FROM Sept 1, changes to the premium payment framework to minimise claim disputes between insurers and customers that arise out of a delay or non-payment in premiums for all general insurance policies, including motor and travel plans, will take effect.
The General Insurance Association of Singapore (GIA) on Wednesday said the revised framework sets out that premiums must be paid to the insurer or intermediaries on or before the inception date or the renewal of the coverage.
This means that if the total premium is not paid to the insurer or the intermediary by then, there will not be any cover and benefits will not be payable by the insurer.
In renewing existing motor policies, the framework states that the insurer has to inform policyholders that they need to renew their policies at least 30 business days before the expiry date. If the policyholder fails to pay the premium before inception, the benefits will not be payable.
For those buying personalised policies such as travel insurance through online channels and AXS machines, the cover is effective only when payment is successful. In the event there is insufficient funds and the payment does not go through, insurers will not be obliged to provide coverage.
For commercial policyholders including businesses and government organisations, the revised framework allows insurers to require them to pay within 60 days from the policy inception date. These policyholders also have to ensure that proper documents on their procurement procedure are set in place.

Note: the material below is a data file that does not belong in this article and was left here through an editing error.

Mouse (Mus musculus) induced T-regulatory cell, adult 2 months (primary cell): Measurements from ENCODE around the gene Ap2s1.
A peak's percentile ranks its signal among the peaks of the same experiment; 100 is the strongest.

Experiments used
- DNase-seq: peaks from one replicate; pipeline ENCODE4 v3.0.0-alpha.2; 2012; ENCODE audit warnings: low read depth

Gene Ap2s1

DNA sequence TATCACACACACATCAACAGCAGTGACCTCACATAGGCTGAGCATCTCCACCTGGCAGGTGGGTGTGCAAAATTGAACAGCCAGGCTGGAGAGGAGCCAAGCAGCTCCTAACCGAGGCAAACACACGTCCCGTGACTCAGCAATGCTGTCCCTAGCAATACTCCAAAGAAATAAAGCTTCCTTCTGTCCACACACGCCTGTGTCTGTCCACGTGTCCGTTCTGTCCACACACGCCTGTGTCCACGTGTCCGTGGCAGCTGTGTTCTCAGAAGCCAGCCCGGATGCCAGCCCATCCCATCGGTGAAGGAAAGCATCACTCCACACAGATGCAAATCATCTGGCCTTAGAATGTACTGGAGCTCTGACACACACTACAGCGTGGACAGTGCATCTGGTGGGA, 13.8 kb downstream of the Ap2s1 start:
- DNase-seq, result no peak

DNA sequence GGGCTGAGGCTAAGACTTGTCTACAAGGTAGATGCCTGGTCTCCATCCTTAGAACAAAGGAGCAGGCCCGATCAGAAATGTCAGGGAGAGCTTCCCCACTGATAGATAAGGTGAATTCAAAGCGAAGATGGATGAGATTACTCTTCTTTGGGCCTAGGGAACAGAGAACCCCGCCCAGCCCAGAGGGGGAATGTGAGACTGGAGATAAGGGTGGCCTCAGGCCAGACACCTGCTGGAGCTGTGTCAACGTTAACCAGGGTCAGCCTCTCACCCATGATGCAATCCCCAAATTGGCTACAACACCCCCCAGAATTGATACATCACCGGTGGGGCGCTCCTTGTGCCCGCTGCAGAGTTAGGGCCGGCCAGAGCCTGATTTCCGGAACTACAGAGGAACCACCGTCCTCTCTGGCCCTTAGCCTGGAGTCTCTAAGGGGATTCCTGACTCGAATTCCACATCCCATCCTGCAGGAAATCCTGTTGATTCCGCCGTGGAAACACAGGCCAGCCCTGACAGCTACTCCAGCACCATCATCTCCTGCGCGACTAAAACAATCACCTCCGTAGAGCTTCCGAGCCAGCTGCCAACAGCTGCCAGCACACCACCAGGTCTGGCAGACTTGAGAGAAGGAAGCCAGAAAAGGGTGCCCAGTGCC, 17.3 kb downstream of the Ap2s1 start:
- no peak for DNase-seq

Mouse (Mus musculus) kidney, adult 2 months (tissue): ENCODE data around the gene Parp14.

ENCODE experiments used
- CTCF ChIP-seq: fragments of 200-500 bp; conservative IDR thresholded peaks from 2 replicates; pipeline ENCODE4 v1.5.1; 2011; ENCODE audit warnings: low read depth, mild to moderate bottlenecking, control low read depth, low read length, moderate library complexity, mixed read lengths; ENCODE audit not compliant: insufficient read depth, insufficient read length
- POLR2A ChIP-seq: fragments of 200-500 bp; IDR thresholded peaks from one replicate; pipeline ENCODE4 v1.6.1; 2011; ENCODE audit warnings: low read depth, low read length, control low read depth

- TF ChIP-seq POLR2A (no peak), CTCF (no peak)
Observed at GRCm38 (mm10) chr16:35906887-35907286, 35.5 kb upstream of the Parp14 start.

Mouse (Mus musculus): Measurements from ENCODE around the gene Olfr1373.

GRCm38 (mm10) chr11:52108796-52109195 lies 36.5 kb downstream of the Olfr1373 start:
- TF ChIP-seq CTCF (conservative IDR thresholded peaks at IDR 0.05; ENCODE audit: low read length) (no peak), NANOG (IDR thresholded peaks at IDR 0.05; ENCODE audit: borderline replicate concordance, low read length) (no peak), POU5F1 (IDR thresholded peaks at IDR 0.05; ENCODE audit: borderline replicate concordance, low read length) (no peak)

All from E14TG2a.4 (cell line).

On an industry level, the framework now states that an insurer underwriting a new policy should not start providing cover without written confirmation from the previous insurer. This latest move is aimed at raising practice standards specifically relating to cases involving non-disclosure and payment by policyholders, GIA said.
The framework also recommends that insurers review special non-payment incidents on a case-by-case basis and within a reasonable time to ensure a fair outcome.
Said Derek Teo, GIA chief executive: "The key point in the revision of the premium framework is about introducing certainty to all the parties involved. It makes it clearer to the general public when their coverage starts and ends. Likewise, it provides greater clarity to the general insurers in the industry. At its core, it removes any source of disputes that could potentially arise."
The premium payment framework was first introduced in May 2005 to improve efficiency in the collection of premiums for all classes of general insurance policies. It also aimed to minimise the possibility of claim disputes between insurers and customers arising from delay or non-payment in premium payment.
In 2014, a workgroup comprising representatives from GIA, Singapore Insurance Brokers' Association (SIBA) and the Monetary Authority of Singapore (MAS) was formed to review the framework as new insurance business and distribution models evolved.
The parties had sought to address three areas: new, renewal policies as well as endorsements; overdue premiums; and re-marketing by general insurers after cancellation due to breach of premium payment warranty.